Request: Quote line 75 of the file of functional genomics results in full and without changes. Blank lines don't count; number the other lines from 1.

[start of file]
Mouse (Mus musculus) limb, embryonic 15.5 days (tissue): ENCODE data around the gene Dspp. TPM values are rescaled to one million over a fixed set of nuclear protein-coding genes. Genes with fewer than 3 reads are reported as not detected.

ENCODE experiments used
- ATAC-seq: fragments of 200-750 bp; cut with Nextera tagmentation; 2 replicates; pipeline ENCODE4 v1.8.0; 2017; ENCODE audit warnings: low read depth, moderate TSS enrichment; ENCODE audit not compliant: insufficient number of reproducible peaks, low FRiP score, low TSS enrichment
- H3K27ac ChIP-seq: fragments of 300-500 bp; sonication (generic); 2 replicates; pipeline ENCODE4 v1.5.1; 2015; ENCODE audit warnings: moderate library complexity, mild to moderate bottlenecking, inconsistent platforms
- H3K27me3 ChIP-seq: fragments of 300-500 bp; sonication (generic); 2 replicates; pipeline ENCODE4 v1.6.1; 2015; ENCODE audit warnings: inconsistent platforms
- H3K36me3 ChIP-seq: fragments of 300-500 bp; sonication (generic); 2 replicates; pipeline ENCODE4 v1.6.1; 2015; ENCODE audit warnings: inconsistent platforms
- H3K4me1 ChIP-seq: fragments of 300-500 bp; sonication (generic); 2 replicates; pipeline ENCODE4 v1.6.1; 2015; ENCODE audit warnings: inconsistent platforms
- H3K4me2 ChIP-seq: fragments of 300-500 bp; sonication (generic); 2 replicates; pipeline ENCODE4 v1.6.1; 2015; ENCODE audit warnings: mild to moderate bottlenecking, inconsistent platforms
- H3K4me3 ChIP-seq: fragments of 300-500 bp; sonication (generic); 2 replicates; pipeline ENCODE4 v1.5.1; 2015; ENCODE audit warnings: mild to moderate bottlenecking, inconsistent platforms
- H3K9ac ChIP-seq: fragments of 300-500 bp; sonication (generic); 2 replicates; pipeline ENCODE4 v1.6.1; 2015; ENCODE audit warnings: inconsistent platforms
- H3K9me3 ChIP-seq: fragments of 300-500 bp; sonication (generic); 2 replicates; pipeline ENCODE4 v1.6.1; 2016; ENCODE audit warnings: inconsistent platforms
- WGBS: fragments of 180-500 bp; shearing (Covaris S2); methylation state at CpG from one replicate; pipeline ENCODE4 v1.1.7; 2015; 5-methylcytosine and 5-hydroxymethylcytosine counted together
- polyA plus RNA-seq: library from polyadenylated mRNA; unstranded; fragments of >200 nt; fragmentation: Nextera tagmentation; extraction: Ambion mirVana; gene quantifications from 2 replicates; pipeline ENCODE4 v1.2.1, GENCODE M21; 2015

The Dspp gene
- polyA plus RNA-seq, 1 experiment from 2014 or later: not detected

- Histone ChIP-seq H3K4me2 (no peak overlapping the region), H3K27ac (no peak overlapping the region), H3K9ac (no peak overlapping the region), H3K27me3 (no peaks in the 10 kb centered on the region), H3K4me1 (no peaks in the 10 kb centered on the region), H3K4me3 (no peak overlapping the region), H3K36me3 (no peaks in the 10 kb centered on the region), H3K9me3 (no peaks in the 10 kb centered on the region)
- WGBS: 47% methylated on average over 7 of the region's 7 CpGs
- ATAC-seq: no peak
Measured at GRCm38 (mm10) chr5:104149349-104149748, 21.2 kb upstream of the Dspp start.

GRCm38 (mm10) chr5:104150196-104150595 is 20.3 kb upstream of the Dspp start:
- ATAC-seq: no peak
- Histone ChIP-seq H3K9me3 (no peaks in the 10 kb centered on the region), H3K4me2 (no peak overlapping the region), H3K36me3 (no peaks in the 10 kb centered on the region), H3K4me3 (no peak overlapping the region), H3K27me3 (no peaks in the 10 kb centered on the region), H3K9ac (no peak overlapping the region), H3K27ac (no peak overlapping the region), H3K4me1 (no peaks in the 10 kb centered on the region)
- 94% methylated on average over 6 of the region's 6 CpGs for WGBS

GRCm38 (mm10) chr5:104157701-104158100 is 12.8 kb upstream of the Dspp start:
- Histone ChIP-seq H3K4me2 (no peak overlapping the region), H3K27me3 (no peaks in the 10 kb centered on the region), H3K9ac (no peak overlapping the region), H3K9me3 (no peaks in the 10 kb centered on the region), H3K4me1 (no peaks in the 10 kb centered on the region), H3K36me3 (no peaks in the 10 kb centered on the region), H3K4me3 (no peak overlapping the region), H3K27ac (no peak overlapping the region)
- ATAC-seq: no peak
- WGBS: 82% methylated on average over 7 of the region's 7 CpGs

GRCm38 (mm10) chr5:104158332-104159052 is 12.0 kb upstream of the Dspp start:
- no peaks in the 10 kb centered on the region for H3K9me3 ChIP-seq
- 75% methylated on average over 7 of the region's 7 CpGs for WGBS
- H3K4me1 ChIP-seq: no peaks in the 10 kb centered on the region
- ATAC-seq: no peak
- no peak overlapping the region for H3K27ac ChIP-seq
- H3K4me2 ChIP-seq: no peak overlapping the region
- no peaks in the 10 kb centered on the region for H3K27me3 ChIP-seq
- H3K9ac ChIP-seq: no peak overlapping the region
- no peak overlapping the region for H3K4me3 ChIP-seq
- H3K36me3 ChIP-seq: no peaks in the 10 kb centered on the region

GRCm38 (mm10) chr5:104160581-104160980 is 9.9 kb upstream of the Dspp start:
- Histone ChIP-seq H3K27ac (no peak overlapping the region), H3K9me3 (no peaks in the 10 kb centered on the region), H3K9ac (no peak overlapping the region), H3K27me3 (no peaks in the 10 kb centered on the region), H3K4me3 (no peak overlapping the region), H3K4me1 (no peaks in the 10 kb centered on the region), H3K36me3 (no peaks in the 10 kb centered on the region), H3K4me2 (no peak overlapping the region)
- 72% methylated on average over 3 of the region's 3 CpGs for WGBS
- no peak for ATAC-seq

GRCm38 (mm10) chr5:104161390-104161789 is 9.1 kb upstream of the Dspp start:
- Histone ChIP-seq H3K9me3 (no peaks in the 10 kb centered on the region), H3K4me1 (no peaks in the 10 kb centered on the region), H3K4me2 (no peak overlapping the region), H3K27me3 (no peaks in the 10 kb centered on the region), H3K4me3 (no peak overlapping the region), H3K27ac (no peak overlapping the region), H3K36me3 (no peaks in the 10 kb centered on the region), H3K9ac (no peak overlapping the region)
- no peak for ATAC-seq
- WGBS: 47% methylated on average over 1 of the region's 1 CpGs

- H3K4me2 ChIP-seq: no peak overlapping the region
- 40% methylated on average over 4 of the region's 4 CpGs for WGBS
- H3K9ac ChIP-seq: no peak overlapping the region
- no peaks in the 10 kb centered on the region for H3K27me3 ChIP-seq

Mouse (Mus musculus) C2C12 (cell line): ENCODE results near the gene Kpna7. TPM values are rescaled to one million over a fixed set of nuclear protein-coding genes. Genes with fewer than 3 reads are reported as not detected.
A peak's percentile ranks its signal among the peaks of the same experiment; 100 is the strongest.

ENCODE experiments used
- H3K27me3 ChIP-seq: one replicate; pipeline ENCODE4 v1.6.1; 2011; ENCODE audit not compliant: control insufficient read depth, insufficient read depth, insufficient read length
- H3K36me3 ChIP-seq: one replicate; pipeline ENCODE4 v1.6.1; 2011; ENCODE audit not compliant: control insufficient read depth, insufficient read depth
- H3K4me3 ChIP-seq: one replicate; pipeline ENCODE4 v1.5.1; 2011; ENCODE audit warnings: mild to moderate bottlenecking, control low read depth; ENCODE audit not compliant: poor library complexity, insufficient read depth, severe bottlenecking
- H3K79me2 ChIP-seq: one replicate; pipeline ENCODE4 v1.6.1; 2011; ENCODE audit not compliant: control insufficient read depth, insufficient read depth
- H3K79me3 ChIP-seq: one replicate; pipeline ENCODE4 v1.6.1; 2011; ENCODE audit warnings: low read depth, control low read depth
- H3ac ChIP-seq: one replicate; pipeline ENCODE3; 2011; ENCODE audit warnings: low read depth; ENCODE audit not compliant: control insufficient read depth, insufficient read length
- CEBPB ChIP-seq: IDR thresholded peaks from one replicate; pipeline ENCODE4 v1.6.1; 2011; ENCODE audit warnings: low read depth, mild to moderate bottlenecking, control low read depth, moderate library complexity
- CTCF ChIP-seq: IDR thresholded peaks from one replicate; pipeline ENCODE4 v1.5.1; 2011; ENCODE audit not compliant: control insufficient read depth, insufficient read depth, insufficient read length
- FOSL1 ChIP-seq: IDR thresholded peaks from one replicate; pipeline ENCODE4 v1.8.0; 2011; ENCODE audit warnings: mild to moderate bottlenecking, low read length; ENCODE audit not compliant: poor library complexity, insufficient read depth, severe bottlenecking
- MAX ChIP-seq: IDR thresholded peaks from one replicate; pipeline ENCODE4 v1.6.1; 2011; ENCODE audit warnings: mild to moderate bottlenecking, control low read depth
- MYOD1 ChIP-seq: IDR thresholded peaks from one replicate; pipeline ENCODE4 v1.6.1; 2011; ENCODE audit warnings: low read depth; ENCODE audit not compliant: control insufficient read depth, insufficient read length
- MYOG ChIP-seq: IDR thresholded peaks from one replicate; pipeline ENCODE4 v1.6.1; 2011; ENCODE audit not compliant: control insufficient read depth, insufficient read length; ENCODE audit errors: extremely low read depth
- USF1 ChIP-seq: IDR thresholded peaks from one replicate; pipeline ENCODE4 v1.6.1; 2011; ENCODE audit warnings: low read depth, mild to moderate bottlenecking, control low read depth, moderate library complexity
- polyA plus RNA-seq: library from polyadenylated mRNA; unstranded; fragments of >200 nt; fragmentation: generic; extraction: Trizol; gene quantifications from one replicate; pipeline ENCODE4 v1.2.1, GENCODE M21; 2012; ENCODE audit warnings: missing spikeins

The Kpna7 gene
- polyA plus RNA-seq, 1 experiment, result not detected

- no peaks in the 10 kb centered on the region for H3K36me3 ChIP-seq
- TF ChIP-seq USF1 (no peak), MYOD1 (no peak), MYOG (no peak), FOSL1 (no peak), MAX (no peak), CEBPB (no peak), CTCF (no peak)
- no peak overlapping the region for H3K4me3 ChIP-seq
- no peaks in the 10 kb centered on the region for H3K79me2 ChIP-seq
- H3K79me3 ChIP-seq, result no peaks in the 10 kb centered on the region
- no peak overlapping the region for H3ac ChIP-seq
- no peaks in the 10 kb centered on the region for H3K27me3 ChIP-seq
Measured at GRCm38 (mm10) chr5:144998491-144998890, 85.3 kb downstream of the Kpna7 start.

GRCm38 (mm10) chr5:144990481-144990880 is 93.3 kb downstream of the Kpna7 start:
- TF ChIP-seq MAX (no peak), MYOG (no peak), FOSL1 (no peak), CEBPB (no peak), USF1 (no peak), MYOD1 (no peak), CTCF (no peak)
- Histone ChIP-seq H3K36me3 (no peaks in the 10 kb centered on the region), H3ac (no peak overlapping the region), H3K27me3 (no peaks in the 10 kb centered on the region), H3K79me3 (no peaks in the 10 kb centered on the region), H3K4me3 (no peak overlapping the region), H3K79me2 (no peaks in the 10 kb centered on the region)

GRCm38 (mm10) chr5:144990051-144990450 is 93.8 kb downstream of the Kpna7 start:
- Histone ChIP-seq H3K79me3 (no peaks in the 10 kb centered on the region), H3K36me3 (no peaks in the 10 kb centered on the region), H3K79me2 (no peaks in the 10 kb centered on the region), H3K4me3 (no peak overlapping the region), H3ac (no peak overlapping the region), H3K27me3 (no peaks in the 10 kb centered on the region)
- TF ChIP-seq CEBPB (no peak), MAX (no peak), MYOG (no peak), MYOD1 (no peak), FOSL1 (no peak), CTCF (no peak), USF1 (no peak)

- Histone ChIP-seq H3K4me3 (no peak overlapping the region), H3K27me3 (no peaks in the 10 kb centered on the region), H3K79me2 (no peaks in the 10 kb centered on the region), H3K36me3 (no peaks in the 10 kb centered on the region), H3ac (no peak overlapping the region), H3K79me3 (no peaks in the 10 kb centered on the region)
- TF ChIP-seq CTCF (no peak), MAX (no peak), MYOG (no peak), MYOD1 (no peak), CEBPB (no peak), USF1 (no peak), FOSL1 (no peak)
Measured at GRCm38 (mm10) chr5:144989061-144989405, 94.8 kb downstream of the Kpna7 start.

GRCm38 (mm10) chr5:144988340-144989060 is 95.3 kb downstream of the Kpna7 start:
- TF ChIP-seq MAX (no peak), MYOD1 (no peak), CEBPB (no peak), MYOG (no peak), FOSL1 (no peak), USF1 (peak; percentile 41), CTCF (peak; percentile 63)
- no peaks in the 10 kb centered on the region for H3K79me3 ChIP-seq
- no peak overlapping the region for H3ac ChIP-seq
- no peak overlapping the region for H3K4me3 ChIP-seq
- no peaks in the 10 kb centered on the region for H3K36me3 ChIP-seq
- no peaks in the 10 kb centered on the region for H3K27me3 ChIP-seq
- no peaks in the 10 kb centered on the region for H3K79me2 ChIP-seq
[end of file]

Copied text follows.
- no peak overlapping the region for H3ac ChIP-seq